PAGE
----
VAT policies
      Impact of piracy
    • Qualifying potential markets
      Affordable, attractive eReading devices
      Wide range of content
      Perceived price competitiveness
      Easy interfaces
    • Market share by sales channel (U.S.)
      Source: Barclays Capital (2010)
    • Growth in digital book share (U.S.)
    • Current profile: United States
      Online, chain dominance
      Digital content availability
      Multiple platforms
      Agency pricing
      Vertical stores
      Discovery starts with content
    • Market share by sales channel (U.K.)
      Source: Barclays Capital (2010)
    • Growth in digital book share (U.K.)
    • Current profile: United Kingdom
      Independents still prevalent
      Online sales underdeveloped
      Concerns about market size, rights
      Less optimistic about agency pricing
      Consumption profile parallels the U.S. in 2008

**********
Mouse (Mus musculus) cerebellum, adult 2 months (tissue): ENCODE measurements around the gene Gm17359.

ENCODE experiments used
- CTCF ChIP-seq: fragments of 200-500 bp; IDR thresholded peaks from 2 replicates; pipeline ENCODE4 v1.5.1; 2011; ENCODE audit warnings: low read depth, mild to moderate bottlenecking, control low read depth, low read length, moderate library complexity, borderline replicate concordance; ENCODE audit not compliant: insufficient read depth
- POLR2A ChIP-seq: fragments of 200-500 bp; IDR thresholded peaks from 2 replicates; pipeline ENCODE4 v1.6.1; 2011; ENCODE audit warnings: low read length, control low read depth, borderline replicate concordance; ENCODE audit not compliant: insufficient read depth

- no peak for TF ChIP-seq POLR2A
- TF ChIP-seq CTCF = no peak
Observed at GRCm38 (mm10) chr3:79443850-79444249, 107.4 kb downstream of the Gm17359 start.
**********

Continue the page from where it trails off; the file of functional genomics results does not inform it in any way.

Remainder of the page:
• Market share by sales channel (France)
      Source: Barclays Capital (2010)
    • Growth in digital book share (France)
    • Current profile: France
      Chains and supermarkets
      eBook market just developing
      Three digital platforms
      Uniform pricing
      Potentially younger market
    • Growth in digital book share (emerging markets)
      1Barclays Capital estimates; 2PriceWaterhouseCoopers estimates
    • Current profile: Emerging markets
      Spain, Germany, Netherlands
      Generally not Canadian publishing targets
      Potential growth: India, Australia
      Platform competition a signal
      Worth watching all of these markets
    • International rights: current models
      Sell rights by territory or language
      Retain rights, sell through aggregators
      Retain rights, sell direct
      Sources: Magellan analysis
    • Selling rights by territory or language
      “Traditional” model
      Region, countryor language
      Typically takes time to negotiate
      With digital, a lag can cause frustration
      Some (small) markets may be missed
    • Making digital work with the traditional model
      Broader negotiations, concluded more quickly